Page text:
TEACH FOR A DAY
See how Pawlenty's budget fails the schools
It is disappointing to see the Star Tribune congratulate our governor and call him a "visionary" (editorial, Jan. 29) when he proposes a budget that does not support the public school system but attempts to coerce it into a philosophy that does not work and further diminishes the capability of the schools to meet the demands of educating a growing diversity of students in the 21st century.
The governor and the Editorial Board seem to think that if we bribe teachers with more pay, they will work harder and -- lo and behold -- all will be well. What we really need is funding that increases the ratio of teacher to student in the classroom to the point where each student will get adequate time and attention for their particular educational needs.
The editorial writers and the governor may be unaware that students learn in different ways, at different speeds and in different languages. They can start to correct this lack of knowledge by teaching for a day in a metro or rural school. It would be good for their souls and they may be better, wiser people.
MARTHA GORSKY, NEW HOPE
THE CONSUMER SPEAKS
And food producers and others may be listening
Thank you for publishing Kim Ode's article on Strauss Veal's decision to switch to "free-raised" veal (Taste, Jan. 29). This is not a story about a caring, conscientious veal production company -- it's about the power of the consumer.
That Strauss Veal's goal in switching to more humane methods of raising the calves "was to find a less controversial process" -- and not to create better lives for the animals -- is very telling. It's clear that without shrinking veal consumption, due largely to animal rights groups educating the public on its horrific production methods, no changes would ever have been made.
Of course it's not only our food choices that have an ethical impact: choices in clothing, beauty, and cleaning products (to name a few) all have important implications in terms of both animal treatment and environmental impact. I hope your article will steer people toward more thoughtful spending choices.
BILL LEHTO, FARMINGTON
STOP THE MADNESS
Billions in Wall Street bonuses are an outrage
Good grief! $18 billion in 2008 bonus money paid out in just one sector of our economy. How much is that? Here's just one example: It would fund 300,000 teachers for a year (basis: $60,000 annual cost of pay and benefits per teacher).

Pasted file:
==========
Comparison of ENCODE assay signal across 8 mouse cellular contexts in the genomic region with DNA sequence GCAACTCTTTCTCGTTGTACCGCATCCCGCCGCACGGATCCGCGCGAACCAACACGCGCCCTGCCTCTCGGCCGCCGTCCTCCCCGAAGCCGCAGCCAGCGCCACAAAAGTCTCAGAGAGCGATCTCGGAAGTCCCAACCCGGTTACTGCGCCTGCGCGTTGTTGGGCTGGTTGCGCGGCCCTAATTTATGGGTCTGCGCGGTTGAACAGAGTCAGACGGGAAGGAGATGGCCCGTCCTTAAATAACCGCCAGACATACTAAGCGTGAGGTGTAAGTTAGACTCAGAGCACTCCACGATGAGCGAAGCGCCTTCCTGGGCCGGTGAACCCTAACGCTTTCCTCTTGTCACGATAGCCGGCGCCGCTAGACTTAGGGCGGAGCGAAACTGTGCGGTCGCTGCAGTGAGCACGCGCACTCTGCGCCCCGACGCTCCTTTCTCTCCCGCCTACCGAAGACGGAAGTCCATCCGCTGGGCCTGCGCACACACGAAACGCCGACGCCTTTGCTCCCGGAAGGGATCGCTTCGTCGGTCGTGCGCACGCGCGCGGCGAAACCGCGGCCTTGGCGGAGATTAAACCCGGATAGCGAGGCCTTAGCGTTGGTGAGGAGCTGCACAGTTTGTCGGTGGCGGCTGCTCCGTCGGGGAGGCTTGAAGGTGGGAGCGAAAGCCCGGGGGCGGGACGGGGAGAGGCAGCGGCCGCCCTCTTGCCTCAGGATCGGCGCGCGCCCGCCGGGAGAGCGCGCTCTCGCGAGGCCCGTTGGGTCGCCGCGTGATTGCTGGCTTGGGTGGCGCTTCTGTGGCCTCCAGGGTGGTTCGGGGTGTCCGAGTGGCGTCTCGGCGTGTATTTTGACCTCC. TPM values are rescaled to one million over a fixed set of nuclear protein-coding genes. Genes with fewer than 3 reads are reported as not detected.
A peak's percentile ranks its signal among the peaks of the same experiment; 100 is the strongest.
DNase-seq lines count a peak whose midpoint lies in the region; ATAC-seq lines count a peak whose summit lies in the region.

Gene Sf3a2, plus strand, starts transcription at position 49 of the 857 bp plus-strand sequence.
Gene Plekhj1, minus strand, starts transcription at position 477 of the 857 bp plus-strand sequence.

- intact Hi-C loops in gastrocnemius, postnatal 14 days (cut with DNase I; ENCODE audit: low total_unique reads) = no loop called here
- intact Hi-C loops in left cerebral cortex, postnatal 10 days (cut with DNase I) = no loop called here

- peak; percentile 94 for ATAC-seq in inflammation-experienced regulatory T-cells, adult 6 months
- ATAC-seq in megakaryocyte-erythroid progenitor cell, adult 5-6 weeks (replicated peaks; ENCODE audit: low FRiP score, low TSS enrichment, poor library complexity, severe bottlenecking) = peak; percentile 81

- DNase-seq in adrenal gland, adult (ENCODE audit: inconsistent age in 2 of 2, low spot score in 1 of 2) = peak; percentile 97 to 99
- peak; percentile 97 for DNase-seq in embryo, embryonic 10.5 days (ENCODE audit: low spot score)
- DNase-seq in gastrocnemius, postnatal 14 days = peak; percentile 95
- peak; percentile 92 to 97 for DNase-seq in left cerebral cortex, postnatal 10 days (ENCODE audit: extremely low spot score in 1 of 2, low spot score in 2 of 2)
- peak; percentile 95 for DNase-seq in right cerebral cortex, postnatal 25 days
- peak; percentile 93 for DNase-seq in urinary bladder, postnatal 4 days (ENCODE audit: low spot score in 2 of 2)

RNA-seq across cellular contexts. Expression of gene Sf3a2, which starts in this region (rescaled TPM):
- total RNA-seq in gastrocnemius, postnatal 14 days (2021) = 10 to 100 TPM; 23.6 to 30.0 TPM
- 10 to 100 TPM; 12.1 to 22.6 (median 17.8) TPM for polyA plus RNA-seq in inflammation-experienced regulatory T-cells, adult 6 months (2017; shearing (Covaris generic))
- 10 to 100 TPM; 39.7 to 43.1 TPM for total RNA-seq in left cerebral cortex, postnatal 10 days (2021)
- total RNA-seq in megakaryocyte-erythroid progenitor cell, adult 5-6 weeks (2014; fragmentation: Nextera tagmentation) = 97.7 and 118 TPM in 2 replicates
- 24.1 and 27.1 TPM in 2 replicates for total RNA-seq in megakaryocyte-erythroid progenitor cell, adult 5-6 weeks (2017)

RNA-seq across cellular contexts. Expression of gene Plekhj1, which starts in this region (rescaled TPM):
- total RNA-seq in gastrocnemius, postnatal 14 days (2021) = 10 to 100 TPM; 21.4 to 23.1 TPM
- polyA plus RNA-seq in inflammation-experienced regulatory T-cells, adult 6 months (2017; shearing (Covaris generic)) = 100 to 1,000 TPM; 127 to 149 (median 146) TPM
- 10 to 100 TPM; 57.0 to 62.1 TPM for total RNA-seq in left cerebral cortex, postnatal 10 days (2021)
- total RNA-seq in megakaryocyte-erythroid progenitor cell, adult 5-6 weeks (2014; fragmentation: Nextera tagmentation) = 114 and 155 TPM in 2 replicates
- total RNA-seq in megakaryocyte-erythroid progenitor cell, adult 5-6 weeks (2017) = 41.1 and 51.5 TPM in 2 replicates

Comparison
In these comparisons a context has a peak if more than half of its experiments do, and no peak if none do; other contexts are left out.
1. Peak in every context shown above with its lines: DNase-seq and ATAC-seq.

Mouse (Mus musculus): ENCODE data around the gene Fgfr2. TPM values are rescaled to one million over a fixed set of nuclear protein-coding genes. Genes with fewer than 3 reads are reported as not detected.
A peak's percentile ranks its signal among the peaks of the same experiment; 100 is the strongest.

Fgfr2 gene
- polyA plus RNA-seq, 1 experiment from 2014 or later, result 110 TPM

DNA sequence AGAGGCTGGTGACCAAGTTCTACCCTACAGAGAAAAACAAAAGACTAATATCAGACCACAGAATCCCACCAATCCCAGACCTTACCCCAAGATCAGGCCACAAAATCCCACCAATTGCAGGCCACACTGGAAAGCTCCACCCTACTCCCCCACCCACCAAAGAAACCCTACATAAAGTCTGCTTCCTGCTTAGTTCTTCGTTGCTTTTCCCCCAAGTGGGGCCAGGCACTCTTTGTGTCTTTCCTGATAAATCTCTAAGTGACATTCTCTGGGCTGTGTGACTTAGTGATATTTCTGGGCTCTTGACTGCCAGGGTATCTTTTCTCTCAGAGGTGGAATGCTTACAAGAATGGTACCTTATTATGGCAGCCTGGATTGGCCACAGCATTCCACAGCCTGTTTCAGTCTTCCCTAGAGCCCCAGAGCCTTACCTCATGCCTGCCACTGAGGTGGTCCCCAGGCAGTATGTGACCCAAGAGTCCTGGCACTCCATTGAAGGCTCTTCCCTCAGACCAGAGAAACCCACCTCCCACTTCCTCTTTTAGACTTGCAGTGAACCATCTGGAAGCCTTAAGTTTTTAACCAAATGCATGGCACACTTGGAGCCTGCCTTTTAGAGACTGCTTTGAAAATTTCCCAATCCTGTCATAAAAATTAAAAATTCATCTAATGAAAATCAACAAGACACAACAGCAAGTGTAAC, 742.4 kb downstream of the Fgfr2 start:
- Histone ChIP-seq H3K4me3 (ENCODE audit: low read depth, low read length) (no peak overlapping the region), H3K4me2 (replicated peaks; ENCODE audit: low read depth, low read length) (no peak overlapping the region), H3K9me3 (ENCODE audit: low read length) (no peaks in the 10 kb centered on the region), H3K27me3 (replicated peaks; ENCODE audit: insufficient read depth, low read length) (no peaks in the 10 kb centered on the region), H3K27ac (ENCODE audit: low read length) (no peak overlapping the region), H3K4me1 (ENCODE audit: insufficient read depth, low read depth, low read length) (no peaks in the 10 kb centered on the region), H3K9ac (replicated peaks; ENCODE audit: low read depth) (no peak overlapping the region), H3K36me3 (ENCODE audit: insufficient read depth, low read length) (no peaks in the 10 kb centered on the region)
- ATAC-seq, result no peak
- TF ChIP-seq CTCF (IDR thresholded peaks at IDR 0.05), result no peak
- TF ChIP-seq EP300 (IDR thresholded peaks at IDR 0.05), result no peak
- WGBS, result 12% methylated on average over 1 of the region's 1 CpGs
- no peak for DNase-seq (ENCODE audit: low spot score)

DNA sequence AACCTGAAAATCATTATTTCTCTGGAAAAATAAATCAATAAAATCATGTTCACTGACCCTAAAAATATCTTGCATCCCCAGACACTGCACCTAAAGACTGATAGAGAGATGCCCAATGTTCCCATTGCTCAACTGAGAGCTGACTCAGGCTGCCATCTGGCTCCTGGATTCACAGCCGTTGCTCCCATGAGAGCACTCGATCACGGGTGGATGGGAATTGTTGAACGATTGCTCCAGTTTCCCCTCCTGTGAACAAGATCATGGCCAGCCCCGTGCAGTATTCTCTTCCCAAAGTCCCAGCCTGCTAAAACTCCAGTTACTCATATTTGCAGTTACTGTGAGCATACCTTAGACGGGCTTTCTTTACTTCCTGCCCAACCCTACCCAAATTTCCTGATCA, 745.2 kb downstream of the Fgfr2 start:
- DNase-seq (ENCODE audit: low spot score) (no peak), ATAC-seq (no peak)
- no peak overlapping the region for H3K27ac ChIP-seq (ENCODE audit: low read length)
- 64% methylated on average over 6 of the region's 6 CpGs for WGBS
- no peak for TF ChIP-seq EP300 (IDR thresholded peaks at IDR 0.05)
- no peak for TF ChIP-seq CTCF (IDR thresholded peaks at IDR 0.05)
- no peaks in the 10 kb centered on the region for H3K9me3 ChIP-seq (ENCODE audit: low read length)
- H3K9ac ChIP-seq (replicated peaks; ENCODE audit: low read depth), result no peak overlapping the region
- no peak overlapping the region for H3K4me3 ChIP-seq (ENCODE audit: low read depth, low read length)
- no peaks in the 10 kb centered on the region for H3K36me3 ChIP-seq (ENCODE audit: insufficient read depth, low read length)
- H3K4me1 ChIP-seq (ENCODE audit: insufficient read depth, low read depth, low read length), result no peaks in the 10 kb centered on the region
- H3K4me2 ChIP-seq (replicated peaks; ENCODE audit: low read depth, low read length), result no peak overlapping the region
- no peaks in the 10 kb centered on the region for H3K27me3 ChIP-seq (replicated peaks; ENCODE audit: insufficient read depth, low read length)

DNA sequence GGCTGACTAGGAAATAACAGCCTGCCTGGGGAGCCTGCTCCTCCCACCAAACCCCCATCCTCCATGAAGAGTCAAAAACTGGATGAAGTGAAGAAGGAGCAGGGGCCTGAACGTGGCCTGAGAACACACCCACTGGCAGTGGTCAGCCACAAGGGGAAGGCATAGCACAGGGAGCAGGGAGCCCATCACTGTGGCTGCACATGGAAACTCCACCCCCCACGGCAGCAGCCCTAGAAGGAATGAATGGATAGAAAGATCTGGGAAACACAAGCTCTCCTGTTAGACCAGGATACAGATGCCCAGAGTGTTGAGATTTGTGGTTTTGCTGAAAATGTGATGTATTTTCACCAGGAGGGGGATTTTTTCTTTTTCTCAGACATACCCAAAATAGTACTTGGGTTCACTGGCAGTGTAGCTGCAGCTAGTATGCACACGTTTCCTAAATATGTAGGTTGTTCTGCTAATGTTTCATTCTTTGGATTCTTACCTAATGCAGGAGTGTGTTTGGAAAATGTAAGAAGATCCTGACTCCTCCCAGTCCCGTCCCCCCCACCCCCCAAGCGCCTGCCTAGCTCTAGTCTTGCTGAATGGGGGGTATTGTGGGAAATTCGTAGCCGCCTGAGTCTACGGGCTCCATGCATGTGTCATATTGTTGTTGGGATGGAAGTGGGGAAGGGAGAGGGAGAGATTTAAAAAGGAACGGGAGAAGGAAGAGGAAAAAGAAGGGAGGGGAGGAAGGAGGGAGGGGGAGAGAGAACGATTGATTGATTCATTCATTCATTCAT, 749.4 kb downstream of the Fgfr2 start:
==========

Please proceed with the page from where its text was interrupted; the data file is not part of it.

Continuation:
Executive compensation has gone beyond obscene! Boards of directors lack common sense, as do our lawmakers who subsidize such craziness. It has to stop.
GRANT NORTH, EDINA
HOUSE VOTE ON STIMULUS
GOP dissenters draw bouquets and brickbats
I have just two words for the House Republicans who voted against the "stimulus package": Thank you!
B. KANTOROWICZ, COON RAPIDS
GOP members of Congress are acting like the boyfriend on Court TV who killed his girlfriend so no one else could have her. It's as if the U.S. public should be punished for rejecting their policies that brought us to this point in our history. Their 100 percent rejection of the stimulus bill passed last week is a perfect example of this.
GREGG HARCUS, EDEN PRAIRIE
FAILURE TO PAY TAXES
Will Senate stop Daschle and fellow Dems?
It looks as if the IRS has a new weapon for collecting taxes from high-profile Democrats. Just appoint them to a high post that needs Senate confirmation! Tom Daschle is the latest well-known politician realizing he should pay taxes like everyone else when he receives a Cabinet post. Too bad the media ignore those things when it is a Democrat.
LARRY A SORENSON, ARLINGTON, MINN.
Massive student debt
Consider community service and maturity
Wy Spano's suggestion to forgive all student loans (Opinion Exchange, Jan. 29) certainly is valid in the current economic situation but does nothing to address the underlying problem of massive student debt.
Why not consider some combination of community service and two years of free tuition, the service coming before entering college? Or, if someone wants to enter college right out of high school, structure the award to pay for the last two years of college tuition upon certification from the college that the student is on track to graduate with a specific major.
I think the maturity angle has to be a component of any tuition award -- all of the GI Bill students were in their 20s, at least -- to avoid an applicant frittering away a couple of years trying to decide on a major.
MARY VIK, WEST ST. PAUL
High-voltage power line
Where was Xcel during Lake St. reconstruction?
Regarding Xcel's plans for a high-voltage power line on the Midtown Greenway (Star Tribune, Jan. 27), why wasn't the possibility of burying power lines considered and incorporated into the Lake Street project over the past two years?
MICHELLE SCHROEDER, MINNEAPOLIS